Houston, We’ve Got A Problem (2001 Flushes)

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“Mulliver, the most important thing to remember about this mis—zzt—the whole she—pop—is—squawk. You got that? That’s it. Without you, folks are pretty much—fzzh. Keep that in mind. Brainthrust out.” Zzzk.
            “Sir!” Mully banged futilely on the monitor, as if the solar interference was nothing more than bad reception during a Bowl game.  “Sir, what…?” But it was no use. Outside the atmosphere, there wasn’t much you could do about wavejam.
            “Fuck it,” Mully muttered, tapping a Camel straight on the console and punching in the jerry-rigged dash lighter. As commander of the Globeshuttle IRON LUNG, he didn’t give a good goddamn about Co. directives. Just another charter where he was concerned, a slow and easy way to pay the bills. And in space, there were no bills. And no place to spend the dough. Anyway, let the dinks who’d converted his rec room into a floating speed lab worry about terrestrial needs. He’d relocated the wet bar to the front cabin, okay by him, but the Ping-Pong table was stored in a corridor adjacent to the airlock, where it rattled and rolled calamitously whenever the boosters fired, which seemed at times to occur at the shuttle’s own whim, a glitch Mully would find time to fix one of these days.
As long as he was at the helm, he decided to kick back with a Jack rocks and watch the Earth loom ever nearer in the forward viewscreen. No pressing need to pass on the Co. static to the dinks. They had their orders, what they didn’t know already they’d savvy soon enough upon their unceremonious deposit in the thick of the LA fray. This was it, the ultimate proving ground for the Pan-Utopian Gestapo. It tickled him to think of it, this bunch of pseudo-military slacker trainees being called in non sub rosa to quell an Earth-bound uprising after six muscle-atrophying months monitoring the stars for the barest hint of an unlikely intergalactic threat.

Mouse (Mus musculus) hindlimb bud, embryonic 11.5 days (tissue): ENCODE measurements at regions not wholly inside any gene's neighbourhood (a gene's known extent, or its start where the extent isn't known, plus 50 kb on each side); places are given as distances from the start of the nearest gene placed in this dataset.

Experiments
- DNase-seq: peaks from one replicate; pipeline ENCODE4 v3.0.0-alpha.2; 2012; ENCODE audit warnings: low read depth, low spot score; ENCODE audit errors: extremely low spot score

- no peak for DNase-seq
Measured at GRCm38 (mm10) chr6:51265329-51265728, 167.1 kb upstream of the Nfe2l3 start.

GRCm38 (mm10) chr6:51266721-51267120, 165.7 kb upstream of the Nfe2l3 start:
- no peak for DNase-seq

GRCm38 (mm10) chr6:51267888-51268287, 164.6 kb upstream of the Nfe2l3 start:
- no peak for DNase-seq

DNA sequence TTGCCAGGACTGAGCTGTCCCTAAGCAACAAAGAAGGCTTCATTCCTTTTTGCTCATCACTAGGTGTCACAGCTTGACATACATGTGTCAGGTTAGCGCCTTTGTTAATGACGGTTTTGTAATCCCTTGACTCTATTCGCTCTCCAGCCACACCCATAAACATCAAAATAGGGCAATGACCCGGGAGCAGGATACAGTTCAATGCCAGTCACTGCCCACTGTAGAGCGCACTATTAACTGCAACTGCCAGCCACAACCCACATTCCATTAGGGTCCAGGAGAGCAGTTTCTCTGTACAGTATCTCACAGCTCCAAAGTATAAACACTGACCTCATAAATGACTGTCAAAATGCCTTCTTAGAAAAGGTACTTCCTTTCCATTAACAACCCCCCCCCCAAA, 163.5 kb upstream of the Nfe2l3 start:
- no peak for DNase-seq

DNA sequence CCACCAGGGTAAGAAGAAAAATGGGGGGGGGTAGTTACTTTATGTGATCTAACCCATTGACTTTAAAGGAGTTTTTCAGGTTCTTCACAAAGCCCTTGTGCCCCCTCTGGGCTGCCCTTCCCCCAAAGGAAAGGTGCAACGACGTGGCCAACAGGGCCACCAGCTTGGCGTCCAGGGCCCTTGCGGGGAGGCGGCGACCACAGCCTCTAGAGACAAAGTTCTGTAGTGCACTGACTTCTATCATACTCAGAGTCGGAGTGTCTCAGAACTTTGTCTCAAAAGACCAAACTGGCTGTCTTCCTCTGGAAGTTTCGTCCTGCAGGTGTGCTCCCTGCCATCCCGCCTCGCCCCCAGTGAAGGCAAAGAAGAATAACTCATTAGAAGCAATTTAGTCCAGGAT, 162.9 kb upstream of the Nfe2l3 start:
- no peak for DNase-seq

His thought balloon was heedlessly punctured by a thundercrack, something striking, sizzling against the hull. The shuttle keeled sideways in space, shuddered, engines whining, righted itself and resumed course.  Reminiscent of old-school attack simulations, he thought. Of course, that was out of the question; more likely some stray NASA debris that the fritzed-out sensors didn’t pick up. Gulped the last of his Jack and prepared to run an external scan. Interrupted by sudden red-light buzz from the dashcom, he tapped a button, grunted a brusque monosyllable and received the stricken, quavering voice of the usually laconic Pinback down in maintenance.
            “Capt., we got a situation down here?”
            “Pinback, what are you doing on this frequency?”
            “This is definitely Priority Level 1, sir. Whatever just hit us pierced the sewage tanks.”
            “Oh, for Shephard’s sake. Just jettison the damn things.”
            “Too late for that, sir. It’s flooded engineering already.”
            A Global Armed Services inquest would later reveal that the cause of the minimized catastrophe was a Coca-Cola ad/sat, its scanners having apparently misread the Stars-n-Stripes decals on the shuttle hull as the similarly red-white-&-blue Pepsico logo entering its airspace, activating its weapons array, which fired a warning beam at the supposed intruder. As a result, Mulliver and the crew of the disemboweled IRON LUNG were left with no choice but to break contract and return immediately to the lunar surface, prematurely aborting the much-anticipated first employment of the Global Armed Service forces. Subsequently, all ships of US origin were compelled to drop their colors in deference to corporate stratagem.